Trammel v. Bradberry

Citation568 S.E.2d 715,256 Ga. App. 412
Decision Date31 May 2002
Docket Number No. A02A1097., No. A02A1096
PartiesTRAMMEL et al. v. BRADBERRY et al. Bradberry et al. v. Trammel et al.
CourtUnited States Court of Appeals (Georgia)


Clifford H. Hardwick, Roswell, for appellants.

Winburn, Lewis & Barrow, Gene M. Winburn, John J. Barrow, Athens, Gambrell & Stolz, Irwin W. Stolz, Jr., Atlanta, for appellees. ELDRIDGE, Judge.

This is an interlocutory appeal raising many issues from a personal injury action for negligence in failing to take medication and for an intentional tort for the criminal act of aggravated assault by a person adjudged not guilty by reason of insanity of all criminal acts. In addition, the appeal and cross-appeal contain a number of complex issues involving mental illness and arising from service, discovery, procedure, and substantive law. Thus, a lengthy analysis and factual recitation is necessary.

Horace D. Trammel, Jr. ("Tommy") was sued by Officer B.R. Bradberry, Gwinnett County Police Department, Special Weapons and Tactics, and his wife Elaine for shotgun wounds inflicted on the plaintiff while Trammel was being arrested at his home in Forsyth County on a commitment order from the probate court.

In August 1995, Tommy was hospitalized where he was diagnosed and treated for paranoid schizophrenia; when he ceased taking his medication, he was rehospitalized several times under the civil commitment criteria as a danger to himself and others. Tommy had no legal guardian appointed by the probate court.

Again, prior to January 13, 1996, Tommy stopped taking his medication and posed a danger to himself and others requiring his involuntary commitment, which he resisted violently for the first time. On that date, after obtaining a commitment order from the probate court, Horace D. Trammel, Sr. called the Forsyth County Sheriff's Department, requesting assistance in taking Tommy to the hospital and advised Sergeant Al Hurst that Tommy had guns. On several prior occasions the Forsyth County Sheriff's Department had assisted in the hospitalization of Tommy without any violence on the part of either. Sergeant Hurst and Trammel, Sr. went to Tommy's home, but Tommy was absent. Sergeant Hurst informed Trammel, Sr. that he would return later to pick Tommy up.

Returning later, Sergeant Hurst passed Tommy on the highway in his pickup truck, executed a turn, activated his blue lights and siren, and commenced to chase Tommy. Tommy fled, and more sheriff's deputies, a police helicopter, and Georgia State Patrol joined the pursuit. Sergeant Hurst called off the chase, because Tommy was headed home and could be taken into custody there.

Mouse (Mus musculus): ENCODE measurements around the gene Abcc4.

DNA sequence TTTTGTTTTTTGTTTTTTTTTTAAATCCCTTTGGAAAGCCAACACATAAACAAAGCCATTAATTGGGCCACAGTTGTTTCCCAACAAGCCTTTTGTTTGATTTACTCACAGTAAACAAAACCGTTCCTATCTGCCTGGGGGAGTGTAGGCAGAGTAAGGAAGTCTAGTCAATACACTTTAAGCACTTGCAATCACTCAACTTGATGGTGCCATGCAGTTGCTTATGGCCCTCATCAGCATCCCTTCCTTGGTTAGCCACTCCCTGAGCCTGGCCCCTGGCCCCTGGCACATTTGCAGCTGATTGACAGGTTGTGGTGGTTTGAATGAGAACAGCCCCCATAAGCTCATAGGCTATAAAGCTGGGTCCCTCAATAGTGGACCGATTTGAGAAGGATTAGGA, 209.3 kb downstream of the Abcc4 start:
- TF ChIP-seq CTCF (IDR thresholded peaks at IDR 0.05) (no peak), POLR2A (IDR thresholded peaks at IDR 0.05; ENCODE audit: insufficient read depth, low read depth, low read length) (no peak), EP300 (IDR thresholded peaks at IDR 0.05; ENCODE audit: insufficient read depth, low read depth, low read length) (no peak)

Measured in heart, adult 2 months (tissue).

A deputy disregarded the order to terminate the chase and cornered Tommy on a dead-end road near Tommy's residence. The deputy confronted Tommy with a drawn gun, firing at him. Tommy pulled a shotgun from his truck and returned fire. Tommy got back into his truck and drove off-road to his house, and the deputies struck the fleeing truck numerous times with their fire.

Tommy arrived home, and the deputies surrounded the house. They requested assistance from Gwinnett County's SWAT unit, of which Bradberry was on call and a responding member. The deputies and the SWAT team opened fire on the house and tried to use tear gas. They had orders to shoot to kill Tommy.

On the morning of January 14, 1996, the law enforcement officers stormed the house after assaulting it with explosives, which set the house on fire. Tommy was shot in the hand, and his shotgun was damaged by gunshots; he surrendered.

During the assault, Bradberry received a gunshot wound; at the time that he was wounded, Bradberry was on the other side of the house from where Tommy was apprehended.

After evaluation by the court-appointed psychiatrist for the state mental health department in the criminal prosecution, Tommy was diagnosed under D.S.M. IV as Delusional Disorder, Mixed Type (Grandiose Type and Persecutory Type) 297.1. On May 28, 1999, Tommy was adjudicated not guilty by reason of insanity by the Superior Court of Forsyth County as to all criminal acts and ordered confined to the forensic unit of the state mental health facility.

On January 2, 1998, while Tommy was confined in the Forsyth County Jail, Bradberry had Tommy personally served with a copy of a complaint and summons without having a legal guardian or next friend served. During discovery in this civil action, Bradberry sought to obtain Tommy's treatment records. Trammel, Sr. filed a timely answer.

Tommy objected to the discovery of his psychiatric records and refused to waive the privilege under OCGA § 24-9-2. The trial court ruled that there was no privilege since Tommy was committed under court order as not guilty by reason of insanity.

On February 16, 1998, Tommy filed a motion to dismiss for failure to state a claim in lieu of an answer, which was not ruled upon until October 9, 2001. On April 20, 2000, Tommy filed a motion to dismiss for want of service. On May 15, 2000, the Bradberrys amended their complaint.